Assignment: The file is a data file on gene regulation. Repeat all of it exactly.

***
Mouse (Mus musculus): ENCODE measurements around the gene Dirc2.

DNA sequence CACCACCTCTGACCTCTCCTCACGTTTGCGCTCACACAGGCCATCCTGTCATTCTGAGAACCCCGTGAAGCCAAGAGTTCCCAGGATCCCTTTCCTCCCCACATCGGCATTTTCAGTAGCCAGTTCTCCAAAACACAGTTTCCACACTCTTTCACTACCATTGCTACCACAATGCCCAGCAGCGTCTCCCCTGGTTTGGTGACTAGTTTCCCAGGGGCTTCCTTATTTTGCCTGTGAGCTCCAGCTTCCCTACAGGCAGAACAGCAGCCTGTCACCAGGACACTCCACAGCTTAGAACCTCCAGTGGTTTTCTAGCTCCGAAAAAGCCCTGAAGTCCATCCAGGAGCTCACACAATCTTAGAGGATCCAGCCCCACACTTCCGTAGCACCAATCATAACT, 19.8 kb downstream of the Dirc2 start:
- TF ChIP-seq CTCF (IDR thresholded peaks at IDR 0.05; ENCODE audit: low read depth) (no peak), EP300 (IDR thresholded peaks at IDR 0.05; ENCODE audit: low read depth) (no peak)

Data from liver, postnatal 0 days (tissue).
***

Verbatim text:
Mouse (Mus musculus): ENCODE measurements around the gene Dirc2.

DNA sequence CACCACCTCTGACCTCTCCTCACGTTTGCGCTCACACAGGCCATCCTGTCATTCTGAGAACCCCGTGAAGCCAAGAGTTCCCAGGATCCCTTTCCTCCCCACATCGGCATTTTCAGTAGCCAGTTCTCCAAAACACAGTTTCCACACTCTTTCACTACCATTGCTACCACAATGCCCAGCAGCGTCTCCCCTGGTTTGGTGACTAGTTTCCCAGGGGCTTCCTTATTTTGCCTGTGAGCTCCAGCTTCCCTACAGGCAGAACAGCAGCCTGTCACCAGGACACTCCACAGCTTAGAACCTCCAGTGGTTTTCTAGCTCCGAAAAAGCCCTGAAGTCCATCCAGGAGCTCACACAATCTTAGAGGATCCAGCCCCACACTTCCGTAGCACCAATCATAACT, 19.8 kb downstream of the Dirc2 start:
- TF ChIP-seq CTCF (IDR thresholded peaks at IDR 0.05; ENCODE audit: low read depth) (no peak), EP300 (IDR thresholded peaks at IDR 0.05; ENCODE audit: low read depth) (no peak)

Data from liver, postnatal 0 days (tissue).